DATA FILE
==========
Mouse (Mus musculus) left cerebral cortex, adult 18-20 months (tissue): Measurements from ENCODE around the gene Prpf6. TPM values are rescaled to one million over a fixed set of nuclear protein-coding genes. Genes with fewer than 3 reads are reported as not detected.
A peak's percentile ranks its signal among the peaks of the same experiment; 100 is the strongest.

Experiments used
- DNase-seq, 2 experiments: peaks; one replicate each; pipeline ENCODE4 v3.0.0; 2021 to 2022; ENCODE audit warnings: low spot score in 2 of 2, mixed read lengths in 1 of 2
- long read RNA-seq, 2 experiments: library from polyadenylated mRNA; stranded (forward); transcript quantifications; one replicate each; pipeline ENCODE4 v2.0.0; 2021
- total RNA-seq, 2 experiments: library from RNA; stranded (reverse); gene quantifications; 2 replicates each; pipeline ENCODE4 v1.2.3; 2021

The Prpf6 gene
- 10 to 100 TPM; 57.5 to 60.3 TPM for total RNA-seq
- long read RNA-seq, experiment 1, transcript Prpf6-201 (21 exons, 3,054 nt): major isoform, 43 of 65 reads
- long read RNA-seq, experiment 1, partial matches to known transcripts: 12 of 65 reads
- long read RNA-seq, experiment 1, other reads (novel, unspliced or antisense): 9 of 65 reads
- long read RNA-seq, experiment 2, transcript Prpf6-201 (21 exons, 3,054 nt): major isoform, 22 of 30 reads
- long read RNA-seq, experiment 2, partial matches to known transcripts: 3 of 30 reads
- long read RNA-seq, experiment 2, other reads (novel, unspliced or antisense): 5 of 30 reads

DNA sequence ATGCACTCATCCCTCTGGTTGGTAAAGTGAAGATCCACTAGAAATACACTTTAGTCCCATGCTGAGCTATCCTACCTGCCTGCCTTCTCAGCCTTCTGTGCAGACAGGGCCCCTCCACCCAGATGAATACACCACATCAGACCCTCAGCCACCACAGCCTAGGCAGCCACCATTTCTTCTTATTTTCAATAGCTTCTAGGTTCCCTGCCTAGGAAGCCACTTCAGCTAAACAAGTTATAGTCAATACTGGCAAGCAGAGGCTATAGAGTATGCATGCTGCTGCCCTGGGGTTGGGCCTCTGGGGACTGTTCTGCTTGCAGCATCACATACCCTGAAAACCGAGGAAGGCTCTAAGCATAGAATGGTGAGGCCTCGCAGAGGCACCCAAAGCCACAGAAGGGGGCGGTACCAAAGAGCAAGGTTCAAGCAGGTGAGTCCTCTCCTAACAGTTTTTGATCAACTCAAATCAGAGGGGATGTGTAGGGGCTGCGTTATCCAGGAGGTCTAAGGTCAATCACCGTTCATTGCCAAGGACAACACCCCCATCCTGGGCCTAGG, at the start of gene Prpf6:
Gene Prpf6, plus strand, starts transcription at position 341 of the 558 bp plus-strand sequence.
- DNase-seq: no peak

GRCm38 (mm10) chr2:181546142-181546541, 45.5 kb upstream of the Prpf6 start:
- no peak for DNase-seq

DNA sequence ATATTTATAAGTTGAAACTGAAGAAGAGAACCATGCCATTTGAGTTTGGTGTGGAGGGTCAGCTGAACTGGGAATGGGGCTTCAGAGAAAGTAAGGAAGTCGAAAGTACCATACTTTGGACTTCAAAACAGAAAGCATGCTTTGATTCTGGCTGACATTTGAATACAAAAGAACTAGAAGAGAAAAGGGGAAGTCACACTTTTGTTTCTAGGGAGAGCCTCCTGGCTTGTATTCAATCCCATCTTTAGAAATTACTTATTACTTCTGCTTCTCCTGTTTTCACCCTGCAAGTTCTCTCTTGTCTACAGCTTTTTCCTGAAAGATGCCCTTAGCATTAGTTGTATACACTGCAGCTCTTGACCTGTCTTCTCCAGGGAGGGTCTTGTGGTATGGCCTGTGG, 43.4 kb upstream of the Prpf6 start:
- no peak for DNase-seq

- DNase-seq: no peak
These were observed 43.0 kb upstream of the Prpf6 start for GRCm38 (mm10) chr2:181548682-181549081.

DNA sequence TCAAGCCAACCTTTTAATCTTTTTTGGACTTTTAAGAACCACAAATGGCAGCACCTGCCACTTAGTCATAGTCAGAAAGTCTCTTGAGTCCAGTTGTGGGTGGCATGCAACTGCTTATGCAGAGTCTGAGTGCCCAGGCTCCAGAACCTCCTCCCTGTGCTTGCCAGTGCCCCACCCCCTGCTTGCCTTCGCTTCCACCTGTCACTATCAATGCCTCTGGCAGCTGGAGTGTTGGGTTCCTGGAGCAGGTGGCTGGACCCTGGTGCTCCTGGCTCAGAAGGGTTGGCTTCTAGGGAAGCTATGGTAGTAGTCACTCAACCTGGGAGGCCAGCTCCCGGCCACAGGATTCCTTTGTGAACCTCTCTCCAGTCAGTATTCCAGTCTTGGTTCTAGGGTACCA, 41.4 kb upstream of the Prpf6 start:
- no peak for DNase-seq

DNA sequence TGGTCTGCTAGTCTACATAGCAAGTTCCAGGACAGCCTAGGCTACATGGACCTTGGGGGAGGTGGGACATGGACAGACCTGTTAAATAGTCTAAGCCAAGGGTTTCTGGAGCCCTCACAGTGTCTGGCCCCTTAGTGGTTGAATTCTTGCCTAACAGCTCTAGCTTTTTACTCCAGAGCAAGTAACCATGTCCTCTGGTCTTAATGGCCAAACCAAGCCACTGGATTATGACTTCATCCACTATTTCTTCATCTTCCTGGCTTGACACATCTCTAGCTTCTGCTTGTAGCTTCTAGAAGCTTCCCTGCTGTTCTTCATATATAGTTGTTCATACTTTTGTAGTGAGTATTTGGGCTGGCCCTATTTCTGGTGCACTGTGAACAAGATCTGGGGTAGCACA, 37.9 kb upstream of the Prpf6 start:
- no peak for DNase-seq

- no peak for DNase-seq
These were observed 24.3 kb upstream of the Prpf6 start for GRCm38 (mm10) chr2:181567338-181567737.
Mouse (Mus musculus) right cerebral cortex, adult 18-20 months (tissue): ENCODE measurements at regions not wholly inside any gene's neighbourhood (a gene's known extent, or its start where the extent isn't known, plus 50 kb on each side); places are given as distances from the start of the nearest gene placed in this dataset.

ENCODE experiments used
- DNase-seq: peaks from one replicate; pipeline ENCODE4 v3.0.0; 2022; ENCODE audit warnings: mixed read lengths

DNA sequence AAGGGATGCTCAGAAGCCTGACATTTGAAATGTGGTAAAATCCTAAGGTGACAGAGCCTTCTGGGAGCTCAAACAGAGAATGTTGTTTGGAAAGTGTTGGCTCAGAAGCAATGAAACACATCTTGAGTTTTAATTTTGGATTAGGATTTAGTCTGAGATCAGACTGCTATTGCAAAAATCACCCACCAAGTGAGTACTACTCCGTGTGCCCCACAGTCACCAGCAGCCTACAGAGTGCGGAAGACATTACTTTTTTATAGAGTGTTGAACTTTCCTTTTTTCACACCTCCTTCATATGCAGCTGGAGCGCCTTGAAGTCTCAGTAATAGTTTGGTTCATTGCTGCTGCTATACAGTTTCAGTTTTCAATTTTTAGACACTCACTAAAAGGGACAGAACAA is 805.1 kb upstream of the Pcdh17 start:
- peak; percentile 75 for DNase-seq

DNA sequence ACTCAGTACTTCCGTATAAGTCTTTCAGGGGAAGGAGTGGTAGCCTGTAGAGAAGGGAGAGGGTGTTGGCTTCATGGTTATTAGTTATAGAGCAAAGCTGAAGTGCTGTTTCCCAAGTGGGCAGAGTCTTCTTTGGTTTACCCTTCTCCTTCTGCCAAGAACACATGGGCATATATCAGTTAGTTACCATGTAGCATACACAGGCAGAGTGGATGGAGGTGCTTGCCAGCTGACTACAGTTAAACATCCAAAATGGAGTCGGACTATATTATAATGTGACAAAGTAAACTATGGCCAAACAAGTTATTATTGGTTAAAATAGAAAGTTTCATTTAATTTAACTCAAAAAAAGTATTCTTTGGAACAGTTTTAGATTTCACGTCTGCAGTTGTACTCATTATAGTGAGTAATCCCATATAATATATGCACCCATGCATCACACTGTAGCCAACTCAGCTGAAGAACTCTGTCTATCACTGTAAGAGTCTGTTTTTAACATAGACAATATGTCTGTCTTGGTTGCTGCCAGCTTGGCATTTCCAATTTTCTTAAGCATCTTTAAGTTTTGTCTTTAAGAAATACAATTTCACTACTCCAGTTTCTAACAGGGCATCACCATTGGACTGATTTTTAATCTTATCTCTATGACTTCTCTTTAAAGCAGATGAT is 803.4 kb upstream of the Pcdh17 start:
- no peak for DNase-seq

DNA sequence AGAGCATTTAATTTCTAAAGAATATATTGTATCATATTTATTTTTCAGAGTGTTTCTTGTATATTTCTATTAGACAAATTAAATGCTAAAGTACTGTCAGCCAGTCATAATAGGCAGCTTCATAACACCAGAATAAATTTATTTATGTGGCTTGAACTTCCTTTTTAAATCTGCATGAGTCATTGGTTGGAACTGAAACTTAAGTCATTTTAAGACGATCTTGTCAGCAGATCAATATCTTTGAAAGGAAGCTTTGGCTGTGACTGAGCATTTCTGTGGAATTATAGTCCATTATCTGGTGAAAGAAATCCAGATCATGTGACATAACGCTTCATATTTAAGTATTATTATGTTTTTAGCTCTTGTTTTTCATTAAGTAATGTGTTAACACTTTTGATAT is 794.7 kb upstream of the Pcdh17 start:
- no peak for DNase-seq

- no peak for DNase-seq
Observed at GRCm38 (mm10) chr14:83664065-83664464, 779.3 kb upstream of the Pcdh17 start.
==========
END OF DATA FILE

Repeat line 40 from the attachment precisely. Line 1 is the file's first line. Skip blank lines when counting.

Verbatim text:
Observed at GRCm38 (mm10) chr14:83664065-83664464, 779.3 kb upstream of the Pcdh17 start.